January 22, 1904 - April 30, 1983
George Balanchine (born Giorgi Balanchivadze) was one of the 20th century's most prolific choreographers. Styled as the father of American ballet, he took the standards and technique from his education at the Imperial Ballet School and fused it with other schools of movement that he had adopted during his tenure as a guest choreographer on Broadway and in Hollywood, creating his signature "neoclassical style".
George Balanchine – The Founding Father of American Ballet
George Balanchine was one of the 20th century's most prolific choreographers. He was born in Saint Petersburg, Russian Empire, to the family of the noted Georgian opera singer and composer Meliton Balanchivadze, one of the founders of the Tbilisi Opera and Ballet Theatre and later - the culture minister of Georgia.
Balanchine was not particularly interested in ballet, but his mother basically forced him to audition with his sister Tamara, and, surprisingly, in 1913, at the age of only 9, he was accepted into the Imperial Ballet School, principal school of the Imperial Ballet. In 1917 the Bolsheviks disbanded the school as "an elitist symbol of the Czarist regime". To survive the hard times of the Civil War, Balanchine played the piano at cabarets and silent movie theaters, getting paid with food.
In 1920 the Imperial Ballet School reopened, and it was then when Balanchine, while still in his teens, choreographed his first work - La Nuit, with music by Anton Rubinstein. During the next several years, he formed a small ensemble named the Young Ballet to explore new types of choreography, but it was soon shut down by the authorities as too unusual and "decadent".
Balanchine was notorious for his love of young and pretty dancers, with whom he had multiple relationships. In 1923 he married Tamara Geva, a sixteen-year-old fellow dancer. Just three years later he divorced her and started a relationship with Alexandra Danilova, another young dancer. This tradition would continue with Vera Zorina (1938–1946), Maria Tallchief (1946–1952), and Tanaquil LeClercq (1952–1969) – all dancers from his ensembles.
The closure of his the Young Ballet, probably, was that proverbial last straw that forced Balanchine to defect: on a 1924 visit to Germany with the Soviet State Dancers, Balanchine, Tamara Geva, and two of their fellow dancers fled to Paris...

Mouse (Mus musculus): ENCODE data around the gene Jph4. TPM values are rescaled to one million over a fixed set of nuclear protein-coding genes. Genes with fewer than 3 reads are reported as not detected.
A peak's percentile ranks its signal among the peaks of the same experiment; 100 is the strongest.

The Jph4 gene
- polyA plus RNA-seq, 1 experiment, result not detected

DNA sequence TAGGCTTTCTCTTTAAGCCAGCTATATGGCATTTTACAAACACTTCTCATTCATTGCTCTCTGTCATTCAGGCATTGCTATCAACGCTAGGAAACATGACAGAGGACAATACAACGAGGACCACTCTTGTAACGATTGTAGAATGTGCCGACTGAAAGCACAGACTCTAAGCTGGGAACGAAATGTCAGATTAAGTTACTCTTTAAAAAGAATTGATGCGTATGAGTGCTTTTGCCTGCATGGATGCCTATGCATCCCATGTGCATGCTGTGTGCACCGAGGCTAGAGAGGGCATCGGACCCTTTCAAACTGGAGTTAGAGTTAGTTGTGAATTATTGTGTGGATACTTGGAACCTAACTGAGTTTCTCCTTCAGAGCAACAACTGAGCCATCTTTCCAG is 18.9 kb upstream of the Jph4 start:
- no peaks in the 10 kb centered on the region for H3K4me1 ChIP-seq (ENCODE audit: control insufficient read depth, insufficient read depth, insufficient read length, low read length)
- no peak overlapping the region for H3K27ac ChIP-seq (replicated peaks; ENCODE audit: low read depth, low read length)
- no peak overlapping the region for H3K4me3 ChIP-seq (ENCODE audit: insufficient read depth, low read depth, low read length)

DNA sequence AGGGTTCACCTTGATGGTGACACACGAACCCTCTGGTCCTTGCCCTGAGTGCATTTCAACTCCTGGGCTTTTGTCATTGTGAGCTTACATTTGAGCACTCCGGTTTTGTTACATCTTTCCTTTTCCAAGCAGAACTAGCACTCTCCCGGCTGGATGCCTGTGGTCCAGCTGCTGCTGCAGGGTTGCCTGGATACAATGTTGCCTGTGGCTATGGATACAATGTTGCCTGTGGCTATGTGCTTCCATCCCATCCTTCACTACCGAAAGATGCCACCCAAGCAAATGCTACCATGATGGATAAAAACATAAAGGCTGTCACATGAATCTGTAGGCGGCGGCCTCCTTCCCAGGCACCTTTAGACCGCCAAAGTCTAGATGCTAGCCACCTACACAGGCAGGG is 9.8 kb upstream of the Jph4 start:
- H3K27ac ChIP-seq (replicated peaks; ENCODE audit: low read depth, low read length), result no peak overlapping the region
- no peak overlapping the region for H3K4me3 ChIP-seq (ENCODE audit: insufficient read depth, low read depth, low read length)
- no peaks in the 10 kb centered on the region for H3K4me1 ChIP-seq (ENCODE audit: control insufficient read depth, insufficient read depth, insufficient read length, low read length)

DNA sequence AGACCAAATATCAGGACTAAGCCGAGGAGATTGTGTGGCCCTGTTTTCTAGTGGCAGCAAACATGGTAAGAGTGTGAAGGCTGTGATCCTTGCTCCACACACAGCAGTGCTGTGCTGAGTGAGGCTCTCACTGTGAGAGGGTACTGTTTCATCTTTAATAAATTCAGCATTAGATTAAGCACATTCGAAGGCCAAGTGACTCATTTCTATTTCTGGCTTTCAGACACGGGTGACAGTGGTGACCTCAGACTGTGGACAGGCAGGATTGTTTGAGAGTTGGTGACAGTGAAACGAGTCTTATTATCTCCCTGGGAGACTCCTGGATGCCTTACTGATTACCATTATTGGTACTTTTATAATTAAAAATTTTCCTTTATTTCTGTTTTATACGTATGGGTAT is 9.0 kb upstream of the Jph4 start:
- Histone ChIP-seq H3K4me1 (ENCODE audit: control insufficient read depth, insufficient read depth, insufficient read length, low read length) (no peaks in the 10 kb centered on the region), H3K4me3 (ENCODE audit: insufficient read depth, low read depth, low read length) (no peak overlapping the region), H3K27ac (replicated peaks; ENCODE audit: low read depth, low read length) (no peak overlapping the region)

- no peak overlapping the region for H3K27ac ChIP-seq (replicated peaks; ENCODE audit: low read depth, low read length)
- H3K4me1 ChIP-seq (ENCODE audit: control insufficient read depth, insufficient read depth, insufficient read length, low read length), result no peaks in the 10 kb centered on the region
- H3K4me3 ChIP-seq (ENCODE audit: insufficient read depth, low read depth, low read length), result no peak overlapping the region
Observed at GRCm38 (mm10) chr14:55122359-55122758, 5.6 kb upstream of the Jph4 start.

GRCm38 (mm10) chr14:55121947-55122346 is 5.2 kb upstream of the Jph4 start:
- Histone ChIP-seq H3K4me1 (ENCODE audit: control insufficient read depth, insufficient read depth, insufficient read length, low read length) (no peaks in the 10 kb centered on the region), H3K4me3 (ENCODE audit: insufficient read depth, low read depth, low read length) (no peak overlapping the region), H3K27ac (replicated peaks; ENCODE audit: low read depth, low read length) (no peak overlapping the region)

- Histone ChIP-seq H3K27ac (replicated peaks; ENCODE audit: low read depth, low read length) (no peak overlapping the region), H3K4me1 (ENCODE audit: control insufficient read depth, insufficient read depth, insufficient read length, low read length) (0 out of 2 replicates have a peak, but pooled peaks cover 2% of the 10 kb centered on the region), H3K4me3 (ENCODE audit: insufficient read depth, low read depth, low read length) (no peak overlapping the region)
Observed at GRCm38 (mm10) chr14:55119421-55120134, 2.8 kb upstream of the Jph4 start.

During Balanchine's stay in Paris, the center of Russian post-revolution emigration, he was invited by Sergei Diaghilev to join the Ballets Russes as a choreographer, and then was promoted to ballet master of the company thanks to his avant-garde choreography.
He created nine ballets, working with such famous composers as Sergei Prokofiev, Igor Stravinsky and Claude Debussy, and with such renown artists as Pablo Picasso, Georges Rouault, and Henri Matisse, and combining several forms of art.
But then the Great Depression, that made finding sources of funding hard, and his desire to create a new school of ballet and train a new type of dancers, made Balanchine move to America. He immigrated in 1933, becoming one of the founders of the famed School of American Ballet in New York.
In his new homeland, Balanchine would work with many ensembles, both created by himself and by famous ballet impresarios, on both coasts, in the 1940s settling in Hollywood to work for movie studios and later returning to New York to work for Broadway companies. During that time he gained both fame and notoriety...
Biographer James Clive wrote about an incident, when Balanchine, known for his own relationships with his ballerinas, fired Suzanne Farrell who fell in love with and married a young dancer.
In late 1970s the choreographer began losing balance while dancing, his eyesight and hearing started to deteriorate. By 1982 he became an invalid. The reason was discovered only after his sudden death in 1983 – he had been suffering from Creutzfeldt–Jakob disease. Symbolically, on the night of his death, his ensemble went on with its scheduled performance...
Joseph Horowitz (2008). Artists in Exile: How Refugees from Twentieth-Century War and Revolution Transformed the American Performing Arts, New York: HarperCollins
Kendall, Elizabeth. Balanchine & the Lost Muse: Revolution & the Making of a Choreographer. Oxford University Press: 2013
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